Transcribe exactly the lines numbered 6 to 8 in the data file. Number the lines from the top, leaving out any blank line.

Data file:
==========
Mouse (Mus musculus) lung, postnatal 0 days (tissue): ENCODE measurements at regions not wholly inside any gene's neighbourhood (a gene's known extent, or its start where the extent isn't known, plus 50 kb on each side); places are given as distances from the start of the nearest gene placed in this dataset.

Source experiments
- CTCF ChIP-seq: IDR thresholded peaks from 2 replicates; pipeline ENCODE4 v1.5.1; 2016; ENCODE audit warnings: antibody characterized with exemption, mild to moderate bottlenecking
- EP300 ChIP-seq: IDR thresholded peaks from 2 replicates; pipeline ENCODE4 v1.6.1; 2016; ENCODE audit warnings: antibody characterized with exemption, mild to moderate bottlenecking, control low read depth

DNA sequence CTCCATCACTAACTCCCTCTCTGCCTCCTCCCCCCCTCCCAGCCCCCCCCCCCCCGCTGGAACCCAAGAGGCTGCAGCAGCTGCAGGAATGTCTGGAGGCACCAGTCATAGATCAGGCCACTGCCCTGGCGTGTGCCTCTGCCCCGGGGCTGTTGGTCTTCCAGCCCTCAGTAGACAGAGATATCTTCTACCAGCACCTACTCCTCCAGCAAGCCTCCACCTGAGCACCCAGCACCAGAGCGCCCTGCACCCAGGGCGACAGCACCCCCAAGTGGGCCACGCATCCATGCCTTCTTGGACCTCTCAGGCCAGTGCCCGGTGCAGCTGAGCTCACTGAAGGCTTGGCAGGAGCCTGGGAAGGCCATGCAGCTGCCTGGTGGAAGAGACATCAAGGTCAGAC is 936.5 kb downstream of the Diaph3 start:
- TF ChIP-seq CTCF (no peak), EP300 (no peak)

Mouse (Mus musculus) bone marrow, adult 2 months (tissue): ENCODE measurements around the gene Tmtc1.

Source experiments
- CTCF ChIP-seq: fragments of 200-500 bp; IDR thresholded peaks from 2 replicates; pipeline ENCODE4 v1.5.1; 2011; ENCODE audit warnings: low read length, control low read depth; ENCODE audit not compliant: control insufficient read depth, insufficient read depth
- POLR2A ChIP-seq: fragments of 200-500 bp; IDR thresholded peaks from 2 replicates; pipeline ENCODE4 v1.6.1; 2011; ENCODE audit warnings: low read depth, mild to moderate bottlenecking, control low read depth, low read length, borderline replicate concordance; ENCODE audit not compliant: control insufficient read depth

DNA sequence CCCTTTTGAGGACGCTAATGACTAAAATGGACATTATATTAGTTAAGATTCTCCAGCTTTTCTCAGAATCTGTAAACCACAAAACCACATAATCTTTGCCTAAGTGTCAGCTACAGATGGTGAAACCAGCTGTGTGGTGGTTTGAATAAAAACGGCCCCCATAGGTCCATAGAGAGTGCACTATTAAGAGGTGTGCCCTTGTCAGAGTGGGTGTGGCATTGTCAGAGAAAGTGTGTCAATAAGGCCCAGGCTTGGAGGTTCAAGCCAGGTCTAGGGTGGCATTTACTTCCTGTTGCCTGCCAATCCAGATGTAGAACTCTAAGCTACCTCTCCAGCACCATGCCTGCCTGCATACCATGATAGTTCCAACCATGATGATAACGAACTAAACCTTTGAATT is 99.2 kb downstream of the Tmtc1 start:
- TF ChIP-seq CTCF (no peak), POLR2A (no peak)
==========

- TF ChIP-seq CTCF (no peak), EP300 (no peak)

Mouse (Mus musculus) bone marrow, adult 2 months (tissue): ENCODE measurements around the gene Tmtc1.

Source experiments